Over the next few days I had the chance to meet a number of the Park Staff (fisheries biologists, bear biologists, research technicians, administrators and more!), and importantly Chris and I had the opportunity to talk (face-to-face) about humpback whale non-song vocalizations — also called social sounds — produced in Southeast Alaska. Chris and her colleague Lauren Wild of the Sitka Sound Science Center have a new study coming out in the Journal of the Canadian Acoustics Associations on the acoustic properties and usage patterns of the humpback whale “whup” call. The call (which can be heard here), which is a putative contact call, plays a large role in my research past and present. I hope to build off of the work they began at the Park to understand more about how humpback whale use this and other vocalizations, as well as how vessel noise may change vocal behavior (including producing the “whup” call) or limit acoustic communication space. More details on that, and the first chapter of my dissertation, in my next blog post.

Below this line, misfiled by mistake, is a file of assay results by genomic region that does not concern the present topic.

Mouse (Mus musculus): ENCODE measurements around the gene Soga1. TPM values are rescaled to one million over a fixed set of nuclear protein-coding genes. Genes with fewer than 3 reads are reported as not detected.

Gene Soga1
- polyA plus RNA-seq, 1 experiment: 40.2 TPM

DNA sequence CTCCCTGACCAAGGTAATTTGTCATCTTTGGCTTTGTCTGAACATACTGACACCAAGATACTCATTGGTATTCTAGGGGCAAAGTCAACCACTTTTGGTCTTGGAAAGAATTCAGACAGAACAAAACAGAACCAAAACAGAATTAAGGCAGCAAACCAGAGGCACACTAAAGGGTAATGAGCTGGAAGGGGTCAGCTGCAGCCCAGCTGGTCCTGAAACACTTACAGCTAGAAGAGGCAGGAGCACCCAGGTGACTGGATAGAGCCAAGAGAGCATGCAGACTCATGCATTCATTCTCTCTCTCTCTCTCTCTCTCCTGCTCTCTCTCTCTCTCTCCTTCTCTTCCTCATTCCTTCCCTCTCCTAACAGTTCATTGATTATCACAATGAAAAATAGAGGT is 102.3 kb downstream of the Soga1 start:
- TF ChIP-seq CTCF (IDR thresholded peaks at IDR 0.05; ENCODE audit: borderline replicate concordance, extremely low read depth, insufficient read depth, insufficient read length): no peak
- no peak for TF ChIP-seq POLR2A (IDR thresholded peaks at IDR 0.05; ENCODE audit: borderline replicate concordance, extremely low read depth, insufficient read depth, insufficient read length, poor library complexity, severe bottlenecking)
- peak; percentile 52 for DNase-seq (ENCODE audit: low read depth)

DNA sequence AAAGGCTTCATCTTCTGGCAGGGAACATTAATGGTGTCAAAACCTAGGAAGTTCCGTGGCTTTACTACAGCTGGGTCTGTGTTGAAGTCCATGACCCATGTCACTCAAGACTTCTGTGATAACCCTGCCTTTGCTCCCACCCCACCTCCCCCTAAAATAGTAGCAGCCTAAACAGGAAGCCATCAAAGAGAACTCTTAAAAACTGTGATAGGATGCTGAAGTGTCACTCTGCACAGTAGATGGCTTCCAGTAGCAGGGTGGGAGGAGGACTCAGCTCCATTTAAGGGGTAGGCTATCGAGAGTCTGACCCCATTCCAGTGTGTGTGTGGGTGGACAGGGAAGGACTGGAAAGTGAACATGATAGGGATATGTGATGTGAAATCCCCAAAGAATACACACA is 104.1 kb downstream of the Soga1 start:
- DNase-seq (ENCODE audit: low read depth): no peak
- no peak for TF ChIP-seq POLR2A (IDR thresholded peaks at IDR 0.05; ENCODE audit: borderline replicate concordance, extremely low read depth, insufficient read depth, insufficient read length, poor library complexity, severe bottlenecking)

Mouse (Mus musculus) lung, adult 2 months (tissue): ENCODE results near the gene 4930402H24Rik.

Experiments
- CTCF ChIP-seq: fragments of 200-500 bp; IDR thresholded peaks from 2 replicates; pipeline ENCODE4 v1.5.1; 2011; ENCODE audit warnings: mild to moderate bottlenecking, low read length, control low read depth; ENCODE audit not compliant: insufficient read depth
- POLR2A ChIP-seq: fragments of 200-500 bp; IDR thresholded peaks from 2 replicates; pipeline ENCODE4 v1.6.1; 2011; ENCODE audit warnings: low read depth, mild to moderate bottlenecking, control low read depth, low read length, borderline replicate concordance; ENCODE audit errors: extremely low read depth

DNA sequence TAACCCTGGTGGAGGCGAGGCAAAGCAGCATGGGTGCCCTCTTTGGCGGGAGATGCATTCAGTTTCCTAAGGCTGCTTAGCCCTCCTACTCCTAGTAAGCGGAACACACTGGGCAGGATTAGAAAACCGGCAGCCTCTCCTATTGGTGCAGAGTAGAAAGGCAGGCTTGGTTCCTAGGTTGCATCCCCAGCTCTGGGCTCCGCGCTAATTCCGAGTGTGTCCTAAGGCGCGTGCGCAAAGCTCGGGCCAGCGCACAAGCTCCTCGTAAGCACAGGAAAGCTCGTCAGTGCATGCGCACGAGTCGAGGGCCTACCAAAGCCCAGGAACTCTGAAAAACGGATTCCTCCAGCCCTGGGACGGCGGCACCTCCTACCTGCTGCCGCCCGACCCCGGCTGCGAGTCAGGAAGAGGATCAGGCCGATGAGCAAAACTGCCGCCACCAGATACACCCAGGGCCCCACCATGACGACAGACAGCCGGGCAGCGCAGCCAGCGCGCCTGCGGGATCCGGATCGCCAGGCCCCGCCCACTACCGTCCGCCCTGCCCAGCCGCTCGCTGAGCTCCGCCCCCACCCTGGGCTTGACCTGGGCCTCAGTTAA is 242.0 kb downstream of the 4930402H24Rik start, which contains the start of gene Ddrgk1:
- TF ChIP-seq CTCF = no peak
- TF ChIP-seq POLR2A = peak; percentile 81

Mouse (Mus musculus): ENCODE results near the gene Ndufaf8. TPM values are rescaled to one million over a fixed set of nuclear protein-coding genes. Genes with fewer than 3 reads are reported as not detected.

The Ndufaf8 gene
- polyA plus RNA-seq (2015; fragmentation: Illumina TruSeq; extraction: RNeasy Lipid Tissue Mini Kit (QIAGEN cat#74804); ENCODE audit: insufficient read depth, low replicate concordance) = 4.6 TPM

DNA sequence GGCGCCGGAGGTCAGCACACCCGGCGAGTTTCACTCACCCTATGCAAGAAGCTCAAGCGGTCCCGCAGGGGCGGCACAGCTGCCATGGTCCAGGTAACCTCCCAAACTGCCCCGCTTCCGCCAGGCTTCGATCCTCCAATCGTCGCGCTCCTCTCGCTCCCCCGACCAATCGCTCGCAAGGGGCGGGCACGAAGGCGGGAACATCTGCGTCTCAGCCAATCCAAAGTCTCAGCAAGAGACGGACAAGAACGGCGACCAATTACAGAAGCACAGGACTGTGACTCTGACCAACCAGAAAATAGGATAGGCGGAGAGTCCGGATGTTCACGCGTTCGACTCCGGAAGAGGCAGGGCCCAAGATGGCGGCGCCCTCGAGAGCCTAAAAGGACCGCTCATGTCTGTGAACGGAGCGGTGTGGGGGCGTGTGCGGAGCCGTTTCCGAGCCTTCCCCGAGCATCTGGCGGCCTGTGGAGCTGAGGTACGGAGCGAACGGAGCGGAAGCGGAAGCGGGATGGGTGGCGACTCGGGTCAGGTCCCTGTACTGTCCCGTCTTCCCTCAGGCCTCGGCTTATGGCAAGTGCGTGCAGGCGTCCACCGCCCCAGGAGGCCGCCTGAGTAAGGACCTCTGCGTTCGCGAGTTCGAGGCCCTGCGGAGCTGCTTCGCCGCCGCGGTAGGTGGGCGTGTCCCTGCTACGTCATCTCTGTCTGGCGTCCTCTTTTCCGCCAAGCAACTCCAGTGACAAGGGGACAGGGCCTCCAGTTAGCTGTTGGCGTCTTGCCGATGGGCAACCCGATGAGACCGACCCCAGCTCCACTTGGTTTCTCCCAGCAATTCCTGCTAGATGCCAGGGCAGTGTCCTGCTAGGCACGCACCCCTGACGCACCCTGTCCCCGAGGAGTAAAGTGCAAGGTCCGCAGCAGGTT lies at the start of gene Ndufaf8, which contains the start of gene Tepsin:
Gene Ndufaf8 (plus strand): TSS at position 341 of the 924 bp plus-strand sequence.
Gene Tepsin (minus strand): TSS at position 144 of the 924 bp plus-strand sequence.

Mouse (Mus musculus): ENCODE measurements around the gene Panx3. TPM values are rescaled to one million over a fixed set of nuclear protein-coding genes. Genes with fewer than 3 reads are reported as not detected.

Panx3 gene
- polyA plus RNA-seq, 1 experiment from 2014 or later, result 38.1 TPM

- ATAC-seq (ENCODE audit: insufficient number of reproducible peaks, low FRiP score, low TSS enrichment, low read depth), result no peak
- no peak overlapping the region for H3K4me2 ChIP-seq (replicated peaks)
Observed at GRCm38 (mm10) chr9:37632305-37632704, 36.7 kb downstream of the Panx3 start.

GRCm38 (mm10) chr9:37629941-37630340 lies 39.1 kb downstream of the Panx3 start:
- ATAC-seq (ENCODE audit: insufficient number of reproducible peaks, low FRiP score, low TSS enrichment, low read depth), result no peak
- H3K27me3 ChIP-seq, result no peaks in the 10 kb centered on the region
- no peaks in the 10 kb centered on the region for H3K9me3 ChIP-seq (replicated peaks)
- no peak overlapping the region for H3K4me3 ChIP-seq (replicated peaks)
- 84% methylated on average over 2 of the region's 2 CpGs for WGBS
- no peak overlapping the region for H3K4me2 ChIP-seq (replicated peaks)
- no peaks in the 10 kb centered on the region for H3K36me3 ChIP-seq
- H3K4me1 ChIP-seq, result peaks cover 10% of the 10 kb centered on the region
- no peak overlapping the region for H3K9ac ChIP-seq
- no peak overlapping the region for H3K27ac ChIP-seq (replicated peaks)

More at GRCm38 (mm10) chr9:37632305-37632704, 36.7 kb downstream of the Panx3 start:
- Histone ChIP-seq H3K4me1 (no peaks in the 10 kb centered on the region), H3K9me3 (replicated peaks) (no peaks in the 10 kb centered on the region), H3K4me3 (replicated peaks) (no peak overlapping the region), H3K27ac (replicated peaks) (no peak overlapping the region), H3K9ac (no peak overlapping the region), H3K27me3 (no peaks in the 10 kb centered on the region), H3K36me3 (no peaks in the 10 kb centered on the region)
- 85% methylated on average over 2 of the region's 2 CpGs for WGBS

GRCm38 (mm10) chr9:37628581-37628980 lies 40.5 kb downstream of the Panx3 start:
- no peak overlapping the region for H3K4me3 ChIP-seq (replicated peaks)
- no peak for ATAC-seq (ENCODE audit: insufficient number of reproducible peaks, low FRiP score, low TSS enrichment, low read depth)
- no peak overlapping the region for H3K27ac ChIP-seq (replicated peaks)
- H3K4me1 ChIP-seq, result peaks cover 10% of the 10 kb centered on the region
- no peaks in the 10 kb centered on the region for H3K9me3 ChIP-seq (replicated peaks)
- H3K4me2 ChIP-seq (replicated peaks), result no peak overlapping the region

Back to the trip, I would be remiss if I led you to believe that we spent all of our time talking (remember goals 1 & 2!). While initially we didn’t think we’d have access to a boat (hence my initial decision to camp on the island for a few days), much to my excitement the Park research boat R/V Capelin came available. My second day in the Park was spent on the water scouting for field sites, measuring bottom depths, marking waypoints for locations of interest, and kayaking through non-motorized waterways to scope out potential field sites. I’m happy to report that we found one! After eliminating what looked to be a lovely cliff (with lots of blind spots and bear scat), and a good hike around Bartlet Cove where the Park’s current hydrophone is deployed (and where vessels transit daily), it was the north east tip of Strawberry Island that made the final cut. It might not look like much in the photos (did I mention that Glacier Bay is part of a rain forest?), but I think it’s exactly the spot we’re looking for.